I guess my point is that it just shouldn’t matter to anyone else what you drive, what clothes you wear, what restaurants you eat at, or where you go on vacation – and we have found a place where nobody cares about any of that stuff and it is an amazing feeling to be free of those feelings. As much as we tried to live that way in L.A., we still came in contact with many people who looked down on you because you drove a Subaru rather than a BMW, or you worked as a teacher rather than as a TV producer. It was quite unhealthy but we didn’t realize just how bad it was until we moved away. I like nice things as much as the next guy, but when and if I were to buy them they will be for me, and not because I thought anyone else would be impressed.

If you spend your life trying to impress and keep up with everyone else, you are not living your own life but rather living theirs. Living on your own terms saves money, saves your sanity, and saves your dignity!

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Comments (3)

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  1. Craig says:

    You have to do what works for you. If you like more simple things, or less expensive clothes, that’s fine and no one should or will mention anything. Have to work within your budget.

  2. JamesR says:

    I never did give a hoot about what vehicle I drove. All I cared about was that it ran reliably and that it was paid for.

    First car – a used 1976 Dodge Dart 4-door w/ 3 speed and a Slant-6 engine. No power anything, no A/C. I kept it for about a year or so until I saved up the money to get me a more fuel-efficient car.

    #2 – a new 1981 Dodge Omni “Miser” hatchback. I doubled my gas mileage with that car. It also had 2 less cylinders to feed and an extra speed on the gearbox. No power, no A/C. It was a “poor-man’s VW Rabbit”.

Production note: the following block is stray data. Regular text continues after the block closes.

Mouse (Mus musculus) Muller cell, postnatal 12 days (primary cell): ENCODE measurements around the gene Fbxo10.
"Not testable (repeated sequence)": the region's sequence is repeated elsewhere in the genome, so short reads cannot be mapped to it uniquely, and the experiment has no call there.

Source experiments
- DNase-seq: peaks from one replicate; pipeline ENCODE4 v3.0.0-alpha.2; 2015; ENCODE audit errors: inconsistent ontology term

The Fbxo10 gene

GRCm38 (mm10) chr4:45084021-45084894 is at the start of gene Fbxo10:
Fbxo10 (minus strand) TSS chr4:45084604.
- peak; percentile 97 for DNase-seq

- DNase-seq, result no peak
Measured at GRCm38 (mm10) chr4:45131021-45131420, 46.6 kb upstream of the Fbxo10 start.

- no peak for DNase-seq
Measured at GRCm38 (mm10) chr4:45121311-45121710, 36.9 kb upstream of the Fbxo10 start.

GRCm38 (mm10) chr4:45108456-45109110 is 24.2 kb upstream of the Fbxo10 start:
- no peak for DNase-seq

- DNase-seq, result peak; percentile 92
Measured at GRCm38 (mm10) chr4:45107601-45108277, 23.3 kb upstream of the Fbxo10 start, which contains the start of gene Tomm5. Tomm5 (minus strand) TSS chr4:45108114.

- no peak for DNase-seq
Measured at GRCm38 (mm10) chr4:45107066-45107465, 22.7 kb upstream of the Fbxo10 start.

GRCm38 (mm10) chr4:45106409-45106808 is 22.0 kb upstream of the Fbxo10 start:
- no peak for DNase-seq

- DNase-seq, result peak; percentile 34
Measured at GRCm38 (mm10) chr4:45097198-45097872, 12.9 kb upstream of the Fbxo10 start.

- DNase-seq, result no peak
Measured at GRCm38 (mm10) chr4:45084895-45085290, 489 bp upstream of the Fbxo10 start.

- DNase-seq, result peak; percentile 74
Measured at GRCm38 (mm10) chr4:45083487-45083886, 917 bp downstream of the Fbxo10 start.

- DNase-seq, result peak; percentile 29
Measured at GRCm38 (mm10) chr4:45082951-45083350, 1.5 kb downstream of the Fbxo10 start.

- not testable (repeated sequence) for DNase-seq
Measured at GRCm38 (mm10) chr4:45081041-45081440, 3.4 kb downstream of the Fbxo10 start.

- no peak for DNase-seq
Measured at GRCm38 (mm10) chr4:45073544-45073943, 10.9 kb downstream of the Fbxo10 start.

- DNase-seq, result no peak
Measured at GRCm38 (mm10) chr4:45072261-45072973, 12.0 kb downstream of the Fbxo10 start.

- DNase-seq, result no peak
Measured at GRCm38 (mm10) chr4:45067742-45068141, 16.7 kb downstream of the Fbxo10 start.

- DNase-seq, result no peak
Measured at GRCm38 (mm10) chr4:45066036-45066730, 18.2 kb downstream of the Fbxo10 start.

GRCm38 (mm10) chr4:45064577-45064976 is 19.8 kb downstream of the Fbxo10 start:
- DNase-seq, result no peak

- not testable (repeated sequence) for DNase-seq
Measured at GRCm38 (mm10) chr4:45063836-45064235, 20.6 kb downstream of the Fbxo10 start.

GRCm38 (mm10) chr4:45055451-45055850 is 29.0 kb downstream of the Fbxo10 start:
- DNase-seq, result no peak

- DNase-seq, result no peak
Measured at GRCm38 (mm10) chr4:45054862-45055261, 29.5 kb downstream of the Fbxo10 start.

#3 was a used 5-speed, 1986 Chevy Nova (Toyota Corolla), with A/C. It was a fun little “buzz-bomb” to drive. I guess I’m getting soft in my “old” age. I kept that car until we got…

    #4 – a used 1991 Mazda MPV 4-wheel drive mini-van. We bought it from a missionary family that was leaving the country and had no need to take the vehicle with them. It gave them some spending money, and it gave me a more utilitarian vehicle, also one much more easy to get in & out of.

    #5 – a used 2005 Subaru Forester. The mini-van repair costs were starting to eat me alive. We paid off the vehicle in about 1.5 years and the donation of the mini-van was a nice little tax write-off.

    None of these would qualify as “cool” cars. That’s OK. Cars are transportation tools, and in that regard, I’m rich in the contentment factor. That, and “rich” in not having to spend bazillions of bucks on new car payments year in and year out.

  3. mckra1g says:

    I sold cars for two years. It was appalling to see sales people putting (willing) customers into brand new vehicles they could barely afford and then, at the end of the day, getting into their 10 year old, fully paid for (and inexpensive to license/insure) cars of their own. The experience really opened my eyes to the obscene fascination most have with image as it relates to their cars. A car should be safe, efficient and get you from point A to point B. Yes, it’s also a fun boost if you like the car, but a car is a THING and not an extension of who you are, nor does it define you.